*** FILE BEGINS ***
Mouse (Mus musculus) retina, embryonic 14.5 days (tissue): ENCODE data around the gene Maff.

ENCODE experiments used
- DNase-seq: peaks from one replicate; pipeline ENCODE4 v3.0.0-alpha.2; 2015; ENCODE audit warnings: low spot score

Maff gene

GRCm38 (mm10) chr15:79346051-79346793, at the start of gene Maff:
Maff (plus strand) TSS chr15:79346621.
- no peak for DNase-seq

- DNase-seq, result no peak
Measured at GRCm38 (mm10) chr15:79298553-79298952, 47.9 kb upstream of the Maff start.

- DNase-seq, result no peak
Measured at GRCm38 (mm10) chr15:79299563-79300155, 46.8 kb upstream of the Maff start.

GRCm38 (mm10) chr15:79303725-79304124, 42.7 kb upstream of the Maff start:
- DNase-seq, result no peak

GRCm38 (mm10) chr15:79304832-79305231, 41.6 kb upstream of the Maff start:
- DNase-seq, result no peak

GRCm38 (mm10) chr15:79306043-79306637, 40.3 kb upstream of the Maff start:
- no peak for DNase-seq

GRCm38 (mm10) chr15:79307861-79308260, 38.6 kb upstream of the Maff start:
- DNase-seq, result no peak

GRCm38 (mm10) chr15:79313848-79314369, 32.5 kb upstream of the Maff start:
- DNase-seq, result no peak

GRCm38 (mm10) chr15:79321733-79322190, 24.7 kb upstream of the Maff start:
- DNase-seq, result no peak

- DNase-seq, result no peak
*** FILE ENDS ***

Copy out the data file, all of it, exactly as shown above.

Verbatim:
Mouse (Mus musculus) retina, embryonic 14.5 days (tissue): ENCODE data around the gene Maff.

ENCODE experiments used
- DNase-seq: peaks from one replicate; pipeline ENCODE4 v3.0.0-alpha.2; 2015; ENCODE audit warnings: low spot score

Maff gene

GRCm38 (mm10) chr15:79346051-79346793, at the start of gene Maff:
Maff (plus strand) TSS chr15:79346621.
- no peak for DNase-seq

- DNase-seq, result no peak
Measured at GRCm38 (mm10) chr15:79298553-79298952, 47.9 kb upstream of the Maff start.

- DNase-seq, result no peak
Measured at GRCm38 (mm10) chr15:79299563-79300155, 46.8 kb upstream of the Maff start.

GRCm38 (mm10) chr15:79303725-79304124, 42.7 kb upstream of the Maff start:
- DNase-seq, result no peak

GRCm38 (mm10) chr15:79304832-79305231, 41.6 kb upstream of the Maff start:
- DNase-seq, result no peak

GRCm38 (mm10) chr15:79306043-79306637, 40.3 kb upstream of the Maff start:
- no peak for DNase-seq

GRCm38 (mm10) chr15:79307861-79308260, 38.6 kb upstream of the Maff start:
- DNase-seq, result no peak

GRCm38 (mm10) chr15:79313848-79314369, 32.5 kb upstream of the Maff start:
- DNase-seq, result no peak

GRCm38 (mm10) chr15:79321733-79322190, 24.7 kb upstream of the Maff start:
- DNase-seq, result no peak

- DNase-seq, result no peak